If you try to do the minimal approach to success, it will be pretty much a guarantee that you willmiss your mark.
Listen to this video by Rick Rule, one of the best I have watched, about how to handle the potential of inflation and the 5 steps to be successful in investing.
Now, you might wonder why I’m talking about investing outside of the realm of annuities. No man lives on an island. Everything needs to work together. An income floor is what allows you to take advantage of investment opportunities that also have catastrophic risks. A great line to use with your clients by the way. Also important, your success as an annuity business owner is dependent on your allocation of capital. If you spend everything you make on things that don’t provide returns, then I would feel responsible for that if I didn’t encourage the oppositive behavior.
My favorite line other than the 5 steps he goes over towards the end of the video, is that saving money is an option’s premium on future investments. This is a genius viewpoint that I think the vast majority of investors don’t have a clue about. Most people are fully invested all the time and never have the liquidity to take advantage of investments below their intrinsic value when everything is crashing.
Also, think of this in light of our typical client that is completely dependent on their savings. Laddered income designs that attack inflation to the greatest extent possible have to be part of our planning process whenever our clients give us the resources available to mitigate that problem.
One final note is that there are some deflationary indicators over the long run that might counterbalance inflation according to many top economists, but there will be higher inflation in the short term for sure.
Interested in learning more? Request information here.
One way to start: Spend enough to create some momentum.
The author says a mid-range goal is generating 20% more leads than you can actually handle.
His view: Success means generating enough prospects that you can choose which ones to work with.
How much should you be investing in your marketing? I have agent partners that spend anywhere from $1,000 per month to over $20,000 per month.
How much you spend depends on a lot of factors including how much capital you have available to allocate and your sales process skill level to monetize from your marketing expenses.
For certain, the most difficult marketing decisions are in the early growth years of your business. Once established and capitalized, it is extremely difficult to out-expense your revenues. For over a decade I have been helping agents build highly successful businesses while getting through the challenges of allocating capital towards marketing. To help my agent partners in that endeavor, I developed a four-stage marketing budget process for growing a business.
Here are the four stages of marketing budgets:
Stage 1 — Monthly Budget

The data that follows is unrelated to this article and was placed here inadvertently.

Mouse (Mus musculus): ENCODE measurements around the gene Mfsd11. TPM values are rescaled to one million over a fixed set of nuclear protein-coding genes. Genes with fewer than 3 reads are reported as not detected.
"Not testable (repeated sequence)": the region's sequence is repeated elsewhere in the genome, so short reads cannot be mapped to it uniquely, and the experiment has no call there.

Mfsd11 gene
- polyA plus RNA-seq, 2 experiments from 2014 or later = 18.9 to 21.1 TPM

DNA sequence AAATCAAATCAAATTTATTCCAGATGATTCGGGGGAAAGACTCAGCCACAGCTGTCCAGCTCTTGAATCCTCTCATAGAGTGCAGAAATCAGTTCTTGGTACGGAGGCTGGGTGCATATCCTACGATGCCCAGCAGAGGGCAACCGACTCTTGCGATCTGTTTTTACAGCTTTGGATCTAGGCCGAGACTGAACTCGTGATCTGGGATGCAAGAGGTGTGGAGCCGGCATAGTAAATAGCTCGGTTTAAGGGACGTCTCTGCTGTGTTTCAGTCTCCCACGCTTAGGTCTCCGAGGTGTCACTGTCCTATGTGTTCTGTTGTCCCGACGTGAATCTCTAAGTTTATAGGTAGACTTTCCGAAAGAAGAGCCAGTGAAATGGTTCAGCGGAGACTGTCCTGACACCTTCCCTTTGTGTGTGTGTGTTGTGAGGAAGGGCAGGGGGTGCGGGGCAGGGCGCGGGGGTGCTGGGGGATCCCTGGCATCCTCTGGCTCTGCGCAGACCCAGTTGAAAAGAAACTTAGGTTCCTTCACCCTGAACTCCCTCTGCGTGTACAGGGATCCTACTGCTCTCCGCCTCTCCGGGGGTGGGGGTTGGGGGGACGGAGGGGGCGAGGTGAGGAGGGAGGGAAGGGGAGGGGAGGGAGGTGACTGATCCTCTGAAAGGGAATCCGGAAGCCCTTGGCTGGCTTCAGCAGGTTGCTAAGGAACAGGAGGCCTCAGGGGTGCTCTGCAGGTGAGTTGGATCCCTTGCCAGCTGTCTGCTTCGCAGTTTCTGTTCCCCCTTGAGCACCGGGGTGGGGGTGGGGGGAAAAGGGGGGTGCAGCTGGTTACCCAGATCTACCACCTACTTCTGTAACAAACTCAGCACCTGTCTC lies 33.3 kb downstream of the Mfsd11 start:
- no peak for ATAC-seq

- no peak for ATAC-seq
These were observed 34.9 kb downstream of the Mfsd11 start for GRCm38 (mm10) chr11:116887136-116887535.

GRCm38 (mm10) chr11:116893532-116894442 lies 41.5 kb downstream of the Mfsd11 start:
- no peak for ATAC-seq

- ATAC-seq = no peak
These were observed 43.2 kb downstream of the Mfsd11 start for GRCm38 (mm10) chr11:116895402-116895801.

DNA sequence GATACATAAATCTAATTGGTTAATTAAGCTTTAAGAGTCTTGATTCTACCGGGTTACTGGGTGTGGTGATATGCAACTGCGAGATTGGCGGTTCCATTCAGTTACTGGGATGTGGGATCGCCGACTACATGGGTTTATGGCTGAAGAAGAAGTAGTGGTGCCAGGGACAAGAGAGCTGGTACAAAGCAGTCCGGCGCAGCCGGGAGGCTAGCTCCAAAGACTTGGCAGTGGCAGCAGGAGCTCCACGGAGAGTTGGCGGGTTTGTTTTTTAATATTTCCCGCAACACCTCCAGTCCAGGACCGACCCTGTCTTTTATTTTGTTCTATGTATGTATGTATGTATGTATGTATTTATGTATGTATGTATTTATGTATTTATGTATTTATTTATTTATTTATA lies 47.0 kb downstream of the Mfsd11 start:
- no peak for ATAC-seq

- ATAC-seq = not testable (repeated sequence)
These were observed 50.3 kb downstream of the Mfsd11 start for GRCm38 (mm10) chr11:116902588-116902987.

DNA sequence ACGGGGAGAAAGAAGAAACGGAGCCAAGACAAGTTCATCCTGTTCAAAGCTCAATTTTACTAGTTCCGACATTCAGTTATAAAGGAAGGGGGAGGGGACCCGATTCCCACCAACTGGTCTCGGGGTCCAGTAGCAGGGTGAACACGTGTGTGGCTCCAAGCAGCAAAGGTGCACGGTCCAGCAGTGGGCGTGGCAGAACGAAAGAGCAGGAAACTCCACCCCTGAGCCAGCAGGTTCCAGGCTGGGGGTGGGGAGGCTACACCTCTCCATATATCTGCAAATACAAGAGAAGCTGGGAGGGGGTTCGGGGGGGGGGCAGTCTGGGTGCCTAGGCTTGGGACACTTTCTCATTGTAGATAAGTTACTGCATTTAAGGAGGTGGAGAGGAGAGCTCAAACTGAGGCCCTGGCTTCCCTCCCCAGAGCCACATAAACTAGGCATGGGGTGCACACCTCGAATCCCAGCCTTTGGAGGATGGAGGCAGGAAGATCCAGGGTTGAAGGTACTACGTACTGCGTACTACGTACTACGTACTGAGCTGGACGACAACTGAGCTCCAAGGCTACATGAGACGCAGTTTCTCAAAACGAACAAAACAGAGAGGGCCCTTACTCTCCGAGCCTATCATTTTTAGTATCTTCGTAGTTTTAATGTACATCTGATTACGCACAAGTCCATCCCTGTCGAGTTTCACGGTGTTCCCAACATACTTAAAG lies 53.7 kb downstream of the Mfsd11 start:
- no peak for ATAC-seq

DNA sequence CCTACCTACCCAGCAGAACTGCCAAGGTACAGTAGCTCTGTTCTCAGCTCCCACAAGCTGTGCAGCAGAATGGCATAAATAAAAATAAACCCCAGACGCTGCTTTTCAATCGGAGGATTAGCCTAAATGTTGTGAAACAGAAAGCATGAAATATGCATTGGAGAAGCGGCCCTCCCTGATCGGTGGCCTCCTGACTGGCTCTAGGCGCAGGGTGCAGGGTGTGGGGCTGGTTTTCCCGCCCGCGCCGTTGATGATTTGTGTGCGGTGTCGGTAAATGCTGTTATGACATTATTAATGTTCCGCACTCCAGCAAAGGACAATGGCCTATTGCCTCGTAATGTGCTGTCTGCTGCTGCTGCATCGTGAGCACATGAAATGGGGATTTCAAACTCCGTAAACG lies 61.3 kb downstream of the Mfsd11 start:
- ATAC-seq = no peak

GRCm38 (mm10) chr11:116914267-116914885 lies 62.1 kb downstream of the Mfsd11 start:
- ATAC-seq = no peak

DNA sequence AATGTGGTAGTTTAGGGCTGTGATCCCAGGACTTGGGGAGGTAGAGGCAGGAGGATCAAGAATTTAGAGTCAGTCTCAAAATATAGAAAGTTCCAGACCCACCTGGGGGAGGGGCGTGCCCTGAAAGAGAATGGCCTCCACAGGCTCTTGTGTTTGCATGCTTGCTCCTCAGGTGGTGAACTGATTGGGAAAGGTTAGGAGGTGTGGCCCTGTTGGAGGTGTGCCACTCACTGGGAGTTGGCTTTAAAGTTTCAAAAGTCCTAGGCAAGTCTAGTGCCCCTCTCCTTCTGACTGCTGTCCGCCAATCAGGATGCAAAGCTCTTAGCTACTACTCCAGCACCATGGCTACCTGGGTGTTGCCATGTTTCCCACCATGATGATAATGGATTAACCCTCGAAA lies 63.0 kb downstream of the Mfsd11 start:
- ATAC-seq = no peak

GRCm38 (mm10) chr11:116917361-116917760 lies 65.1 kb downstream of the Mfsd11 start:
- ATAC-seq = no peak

A budget that you are committed to that consistently increases to Stage 2. The key to this stage is to spend enough to create momentum and never retreating. An on-again-off-again marketing budget is a guaranteed way to stagnate your business. You must create a high frequency of opportunities to succeed or fail while intentionally focusing on improving your sales process.
Stage 2 — Calendar Budget
A calendar budget where you spend as much as required to fill your calendar with new appointments to the extent you want your calendar filled. In this stage, you will most likely need a minimum of two marketing systems working simultaneously to create a sustainable and consistent lead flow.
Stage 3 — Surplus Budget
A budget that supplies 20% to 30% more leads than you can fill your calendar with. At this point you most likely have three to four marketing systems going and you start being more selective on which prospects you want to work with to maximize the return on your time.
Stage 4 — Branding Budget
A budget that supplies more opportunity than you have time to process so you can guarantee a sustainable business that never has blank spots in your calendar, unless intentional. This stage allows you to be selective on which prospects you want to work with and allows you to support an agency with sub-agents. The sheer volume of marketing exposure at this stage creates a neon sign above your business that makes prospect conversion much easier than in the previous stages.
When a client agrees there is a problem, then present a solution.
I once had an agent partner tell me that he believed his job was to educate his clients. This was his response when I tried to coach him on the importance of having an effective sales process. He believed that if you just educated the client on products and options, they would act on that information.
He had his own “sales” process of educating clients he used for the last 20 years of his career with mediocre results but with enough success to pay the bills and make a decent living. He was coming to me because he wanted to improve his results. Isn’t it interesting how our human nature allows us to know what we need but not receive information that challenges our status quo?
Have you ever known someone smart and not so smart at the same time? That probably describes all of us somehow, but I am sure you have had experiences where you are trying to help someone, and they refuse to help themselves. Knowledge is only useful if put into action. Wisdom is the process of taking knowledge and applying action towards a worthwhile benefit. In other words, wisdom is what makes knowledge productive.
So, in that context, let me ask this question, “Is it wise to educate clients without any compulsion to influence their actions?”
Our best intentions lead us to educate our clients, but the problem is that education without action is a process with no conclusion. I have been in the insurance industry for around three decades, and every day I come to work I am learning something new. There is no end to financial education, not for us and not for our clients. How are we ever going to educate a client enough for them to make their own decisions? What cost are we willing to accept for that process to play out?